For those who want to enjoy the world around them, the Greater Peoria area offers several trails—off-road and paved—that will sate the appetite of many classes of cyclists. Easier paths are good for beginners or for those who just haven’t ridden in a long time. For those with more hours in the saddle, however, longer and/or more challenging trails—specifically the off-road ones—may be more appealing.

Peoria boasts a few paved trails of easy to moderate difficulty: the Rock Island Greenway, which follows the Illinois River; its offshoot, the Rock Island Greenway: Dominion Square to Dunlap; the Laura Bradley Park Loop; and the Springdale Savanna.

For a longer ride, the River Trail of Illinois, also called the Carl Bud Schmitt Trail, runs for nine miles, while the Rock Island Trail runs 38 miles from the Bob Michel Bridge to Toulon. Information on these trails and more can be found at

Should your bike be built more for the rugged outdoors, Peoria also has a long list of mountain biking courses: Wildlife Prairie Park, Kinsey Park, Jubilee State Park, Fort Creve Coeur, Independence Park, Farmdale Reservoir, Everett McKinley Dirksen Park, and Black Partridge Park. An excellent source to determine the current state of each trail can be found at the Peoria Area Mountain Biker’s Association website (

If riding in groups, socializing, or racing is more your speed, cycling events can be found in any area by visiting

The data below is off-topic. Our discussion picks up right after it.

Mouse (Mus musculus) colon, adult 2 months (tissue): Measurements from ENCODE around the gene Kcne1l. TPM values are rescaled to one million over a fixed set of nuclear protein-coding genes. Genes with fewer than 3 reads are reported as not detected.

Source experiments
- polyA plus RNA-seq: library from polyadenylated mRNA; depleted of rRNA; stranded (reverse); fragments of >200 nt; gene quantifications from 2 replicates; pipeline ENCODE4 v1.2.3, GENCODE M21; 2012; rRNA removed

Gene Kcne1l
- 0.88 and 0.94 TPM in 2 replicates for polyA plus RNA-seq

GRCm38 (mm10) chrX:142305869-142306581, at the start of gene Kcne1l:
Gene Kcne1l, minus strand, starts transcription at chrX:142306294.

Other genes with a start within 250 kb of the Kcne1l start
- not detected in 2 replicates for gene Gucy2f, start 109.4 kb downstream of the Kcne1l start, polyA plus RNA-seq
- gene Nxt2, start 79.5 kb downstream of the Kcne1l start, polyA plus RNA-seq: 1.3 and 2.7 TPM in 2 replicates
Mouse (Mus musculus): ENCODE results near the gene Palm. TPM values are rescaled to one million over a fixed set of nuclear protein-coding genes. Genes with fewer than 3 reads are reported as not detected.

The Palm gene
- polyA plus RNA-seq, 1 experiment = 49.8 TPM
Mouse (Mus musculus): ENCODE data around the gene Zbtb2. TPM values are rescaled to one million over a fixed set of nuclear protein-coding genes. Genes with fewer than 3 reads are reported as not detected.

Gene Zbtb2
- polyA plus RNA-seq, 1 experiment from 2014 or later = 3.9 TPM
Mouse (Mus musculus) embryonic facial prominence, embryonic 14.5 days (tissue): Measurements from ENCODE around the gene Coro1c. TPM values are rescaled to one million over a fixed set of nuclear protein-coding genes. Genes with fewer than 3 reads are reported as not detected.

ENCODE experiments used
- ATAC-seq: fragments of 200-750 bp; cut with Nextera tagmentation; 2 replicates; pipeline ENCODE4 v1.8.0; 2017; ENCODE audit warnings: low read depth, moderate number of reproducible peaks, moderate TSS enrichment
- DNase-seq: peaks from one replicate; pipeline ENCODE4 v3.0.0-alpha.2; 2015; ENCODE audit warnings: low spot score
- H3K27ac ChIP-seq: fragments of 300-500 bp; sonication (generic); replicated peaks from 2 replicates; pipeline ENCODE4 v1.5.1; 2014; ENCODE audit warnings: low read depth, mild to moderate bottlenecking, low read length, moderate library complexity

Get Back in the Saddle

Regardless of the class of bike one chooses to ride, the health benefits are plentiful. Cycling improves cardiovascular health, mobility of the lower joints, and will grant many of the aerobic benefits of running and jogging without the detrimental long-term impact those exercises can have on the back, knees, ankles, and hip joints.

Routine cycling, especially at higher intensity levels, can help you lose weight, build stronger lower muscles—specifically the quadriceps, calves, hamstrings, and glutes—and it will boost the metabolism. It can also improve coordination, balance, reaction time, and posture.

Like most other forms of regular exercise, cycling can also decrease stress levels. While, for most adults, that should be an enticing enough reason to get back in the saddle, the real reason to put foot to pedal is because cycling is fun.

Every day that I head out on my bike, I throw a Camelbak hydration pack on, select some tunes for the ride, and forge ahead. Sometimes I select a route ahead of time and sometimes I don’t.

Therein lies the beauty of cycling. It is freedom on two wheels. For the adult just as for the child, cycling can be a passport to explore new neighborhoods, expand your boundaries, or clear your mind and allow your imagination to flow.

While for some, cycling can be a way to tap into one’s inner child and feel young again, for others it is simply a way to stay young.


Why I Ride

Although two centuries have passed since the invention of the bicycle, the interest in throwing a leg over the saddle, setting feet on the pedals, and pushing off to adventure has never been stronger.

I have been in love with the sport since my father and older sister taught me how to ride. Three days of practice for that little kindergartener turned into a lifelong obsession. There is nothing like speeding down the trails, coursing past the cornfields, or trekking to new towns powered simply by my own steam.

Years ago, I came across a sign that summed up why I love to ride in such succinct terms, I saw no reason to attempt to improve upon it: “I don’t ride my bike to win races; nor do I ride to get places. I ride to escape this world. I ride to find peace with myself. I ride to feel free; and I ride to feel strong.”

Why do you ride? And if you’re not riding yet, what are you waiting for?